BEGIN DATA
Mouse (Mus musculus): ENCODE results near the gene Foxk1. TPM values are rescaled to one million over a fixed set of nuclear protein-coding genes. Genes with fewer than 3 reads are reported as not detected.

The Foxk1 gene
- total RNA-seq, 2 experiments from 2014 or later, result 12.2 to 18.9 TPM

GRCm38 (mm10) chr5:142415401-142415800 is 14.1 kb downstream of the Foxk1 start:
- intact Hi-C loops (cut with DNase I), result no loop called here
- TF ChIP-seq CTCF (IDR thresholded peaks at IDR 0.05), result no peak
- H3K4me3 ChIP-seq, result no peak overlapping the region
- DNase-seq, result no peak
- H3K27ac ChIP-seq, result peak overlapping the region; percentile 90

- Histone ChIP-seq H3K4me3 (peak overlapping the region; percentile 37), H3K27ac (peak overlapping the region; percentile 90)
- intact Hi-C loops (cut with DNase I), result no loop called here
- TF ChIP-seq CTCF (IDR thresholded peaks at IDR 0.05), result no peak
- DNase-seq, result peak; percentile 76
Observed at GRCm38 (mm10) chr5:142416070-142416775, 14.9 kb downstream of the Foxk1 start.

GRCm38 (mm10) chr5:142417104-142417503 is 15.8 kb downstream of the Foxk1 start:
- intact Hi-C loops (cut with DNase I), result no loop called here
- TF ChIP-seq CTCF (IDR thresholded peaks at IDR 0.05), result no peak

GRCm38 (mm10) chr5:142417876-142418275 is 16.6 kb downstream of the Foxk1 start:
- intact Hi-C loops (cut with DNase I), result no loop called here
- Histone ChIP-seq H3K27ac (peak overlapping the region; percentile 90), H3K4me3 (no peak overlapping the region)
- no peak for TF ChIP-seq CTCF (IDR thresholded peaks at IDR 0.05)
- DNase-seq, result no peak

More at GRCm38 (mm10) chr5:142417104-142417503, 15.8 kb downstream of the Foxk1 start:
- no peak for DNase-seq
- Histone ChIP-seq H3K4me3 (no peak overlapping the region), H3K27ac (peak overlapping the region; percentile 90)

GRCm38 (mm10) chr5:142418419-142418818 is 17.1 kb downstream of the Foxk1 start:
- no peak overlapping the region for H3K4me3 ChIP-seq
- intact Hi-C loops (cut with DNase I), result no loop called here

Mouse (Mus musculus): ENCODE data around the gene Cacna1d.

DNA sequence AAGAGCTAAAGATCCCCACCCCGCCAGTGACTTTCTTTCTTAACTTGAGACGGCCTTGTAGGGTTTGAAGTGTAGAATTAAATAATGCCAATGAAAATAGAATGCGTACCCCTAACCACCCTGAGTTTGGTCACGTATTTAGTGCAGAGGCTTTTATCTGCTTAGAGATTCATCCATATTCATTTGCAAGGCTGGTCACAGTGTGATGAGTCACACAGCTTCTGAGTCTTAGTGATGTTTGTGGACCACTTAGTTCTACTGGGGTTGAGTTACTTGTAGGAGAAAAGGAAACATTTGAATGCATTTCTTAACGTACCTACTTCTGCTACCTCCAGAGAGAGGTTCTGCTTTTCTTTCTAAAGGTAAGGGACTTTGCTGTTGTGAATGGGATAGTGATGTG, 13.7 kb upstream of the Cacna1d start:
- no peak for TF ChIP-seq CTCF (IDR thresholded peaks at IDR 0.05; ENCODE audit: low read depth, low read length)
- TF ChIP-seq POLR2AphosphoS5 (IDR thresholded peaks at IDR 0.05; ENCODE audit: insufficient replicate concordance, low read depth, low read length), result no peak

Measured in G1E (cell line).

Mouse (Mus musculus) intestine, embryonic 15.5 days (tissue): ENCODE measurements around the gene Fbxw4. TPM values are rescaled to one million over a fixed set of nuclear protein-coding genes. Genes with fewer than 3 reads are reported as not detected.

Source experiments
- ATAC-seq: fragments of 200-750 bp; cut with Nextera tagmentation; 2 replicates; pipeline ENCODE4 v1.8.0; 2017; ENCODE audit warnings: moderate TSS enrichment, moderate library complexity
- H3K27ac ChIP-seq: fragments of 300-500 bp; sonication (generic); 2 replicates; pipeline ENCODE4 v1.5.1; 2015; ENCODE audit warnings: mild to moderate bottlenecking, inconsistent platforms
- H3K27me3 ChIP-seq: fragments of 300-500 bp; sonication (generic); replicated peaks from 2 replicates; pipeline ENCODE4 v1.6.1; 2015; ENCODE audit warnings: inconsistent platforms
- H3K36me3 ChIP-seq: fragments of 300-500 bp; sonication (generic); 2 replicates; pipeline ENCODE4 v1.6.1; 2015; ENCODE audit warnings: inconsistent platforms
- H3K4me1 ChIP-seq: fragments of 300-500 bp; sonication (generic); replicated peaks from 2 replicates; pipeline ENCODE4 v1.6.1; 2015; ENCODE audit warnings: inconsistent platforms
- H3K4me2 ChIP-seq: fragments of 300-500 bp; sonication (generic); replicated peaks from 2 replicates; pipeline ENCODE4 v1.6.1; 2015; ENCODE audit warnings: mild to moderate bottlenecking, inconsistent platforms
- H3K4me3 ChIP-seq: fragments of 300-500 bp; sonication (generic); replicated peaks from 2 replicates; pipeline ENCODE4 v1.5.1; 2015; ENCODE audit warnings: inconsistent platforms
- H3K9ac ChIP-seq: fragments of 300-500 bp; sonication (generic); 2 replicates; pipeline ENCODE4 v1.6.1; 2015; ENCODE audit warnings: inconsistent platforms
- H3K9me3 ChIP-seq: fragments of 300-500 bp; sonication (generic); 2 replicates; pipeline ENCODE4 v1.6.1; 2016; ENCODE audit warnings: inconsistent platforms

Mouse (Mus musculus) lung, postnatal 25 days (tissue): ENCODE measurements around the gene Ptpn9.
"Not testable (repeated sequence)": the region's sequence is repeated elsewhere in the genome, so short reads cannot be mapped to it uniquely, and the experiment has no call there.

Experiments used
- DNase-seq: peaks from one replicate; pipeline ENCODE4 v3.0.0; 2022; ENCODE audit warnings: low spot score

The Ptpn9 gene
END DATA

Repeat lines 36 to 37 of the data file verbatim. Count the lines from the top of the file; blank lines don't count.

- ATAC-seq: fragments of 200-750 bp; cut with Nextera tagmentation; 2 replicates; pipeline ENCODE4 v1.8.0; 2017; ENCODE audit warnings: moderate TSS enrichment, moderate library complexity
- H3K27ac ChIP-seq: fragments of 300-500 bp; sonication (generic); 2 replicates; pipeline ENCODE4 v1.5.1; 2015; ENCODE audit warnings: mild to moderate bottlenecking, inconsistent platforms